The town of Toongabbie began in 1863 as a supply depot and staging post on the road from Port Albert to Walhalla. Goods were hauled from Port Albert to Toongabbie via both Sale and Rosedale by bullock wagons and then transferred to packhorse and mules (over 600 in all) for the arduous journey over tortuous tracks to the Jericho, then later the Walhalla Goldfields. As tracks turned to roads, horse teams took over.
The advent of the railways in the 1870’s and 1880’s allowed goods to be transported overland. A railway line from Melbourne to Sale was completed by the mid 1870’s.
A branch line from Traralgon to Heyfield was commenced in late 1882 and was completed by the contractors, Lewis P. Moline and James King in the time for the official opening on the 13th November, 1883.
A crane was installed in the station yards in mid 1883 to lift the heavy piles, logs and sawn timber. It was situated on the north side of the railway line and to the west of the proposed goods shed and platform.
Goods, however, came before the comforts of travellers in a town dependant on the carrying trade.
In May 1884, the town celebrated the opening of the new railway department built goods shed and 150 ft long platform with a grand ball in the newly completed Mechanics Institute. It was to house thousands of tons of goods over the years, most of it bound for Walhalla.
For the next 26 years the sight of wagons loading at the goods shed pointed to the reason for the very existence of Toongabbie.
It was not until June 1887, however, that plans were in place for the railway station buildings itself.
Tenders were called for a 45ft long building comprising of a booking office, general waiting room, ladies waiting room and out offices including toilets. The construction of the station building which cost £368 commenced in August 1887 and was completed by years end. Toongabbie finally had a respectable railway station building, four years after the official opening of the railway line.
The Toongabbie railway station achieved the distinction of receiving the second highest tonnage of inward goods in the mid 1890’s for the whole of Gippsland behind only Korumburra which was buoyed by it association with the coal industry.
It was not uncommon to see upward of 100 trucks on the rails at the station on any given day during the boom times.
The station also achieved the distinction as the highest revenue earner of any Gippsland station for inward goods in both 1895 and 96. As a consequence of a flourishing timber industry, the Toongabbie railway station became even busier on top the Walhalla goods traffic.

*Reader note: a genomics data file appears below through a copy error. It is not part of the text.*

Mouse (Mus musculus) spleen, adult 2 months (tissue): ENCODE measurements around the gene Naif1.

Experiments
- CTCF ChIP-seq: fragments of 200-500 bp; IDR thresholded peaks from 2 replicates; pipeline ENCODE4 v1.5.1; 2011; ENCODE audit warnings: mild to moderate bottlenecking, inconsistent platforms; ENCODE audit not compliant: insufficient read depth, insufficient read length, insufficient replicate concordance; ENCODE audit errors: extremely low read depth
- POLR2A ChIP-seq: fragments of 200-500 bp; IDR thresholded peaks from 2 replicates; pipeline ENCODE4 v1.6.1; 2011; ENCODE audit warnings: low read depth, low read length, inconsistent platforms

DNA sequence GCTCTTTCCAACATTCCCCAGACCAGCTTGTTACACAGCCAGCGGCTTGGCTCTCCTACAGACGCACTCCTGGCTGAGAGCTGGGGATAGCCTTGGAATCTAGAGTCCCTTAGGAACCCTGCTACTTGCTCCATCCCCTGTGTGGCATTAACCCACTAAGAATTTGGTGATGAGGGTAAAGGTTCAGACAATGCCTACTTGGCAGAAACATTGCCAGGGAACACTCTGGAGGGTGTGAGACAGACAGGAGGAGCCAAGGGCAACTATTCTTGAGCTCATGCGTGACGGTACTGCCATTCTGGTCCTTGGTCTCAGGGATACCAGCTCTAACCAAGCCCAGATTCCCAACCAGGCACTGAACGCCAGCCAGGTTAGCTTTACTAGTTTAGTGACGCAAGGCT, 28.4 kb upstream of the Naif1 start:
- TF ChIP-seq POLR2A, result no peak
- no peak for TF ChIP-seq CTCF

1886-87 was a boom year with tonnage out of the railway station reaching 6,485 tons. This comprised mainly red iron bark from the local foothills which became a much sort after timber, flourishing in the Melbourne market, and forest red gum from the Plains. Red gum blocks were extensively used in the construction of many roads in Melbourne in the latter part of the 1800’s. A number of sawmills were erected in the railway yards after 1990, the last one by John McMillan in the early 1950’s.
The good times for the Toongabbie station were not to last, however, and by 1909 the inward tonnage had dropped alarmingly.
This was brought about by the closure of many of the gold mines in and around Walhalla and also by the construction of the railway line from Moe to Walhalla in March 1910. The carrying industry was now no longer viable and many of the local carriers who had plied their trade for over 40 years were forced to leave the district.
The huge goods shed were now silent and empty with the demise of the carrying trade.
By January 1924 a large section the goods shed had been removed, the station masters position had been made redundant and to add insult to injury the crane was also taken away.
By 1941 the greater part of the station buildings had been removed along with the station masters house and the remainder of the goods shed and platform.
In late 1976 it was announced that the Traralgon to Maffra passenger train would be discontinued and be replaced by a bus service. The railway station building itself was officially closed on the 17th July, 1978.
For years the Victorian railways had been chipping away at the railway station and yards taking this or that away.
The final indignity saw the removal of the station building and associated structures in 1979. The last passenger train to use the line was pulled by the ‘K.153′, a steam locomotive which carried 500 passengers on a sentimental journey from Traralgon to Maffra and return on a weekend in November 1983, exactly 100years since the opening of the line.
To complete the total demise of the once proud railway station yards, the railway lines themselves were pulled up in 1987.
‘So ended Toongabbie’s long and productive association with the railway industry’
Written by Roger Ries (Local Historian)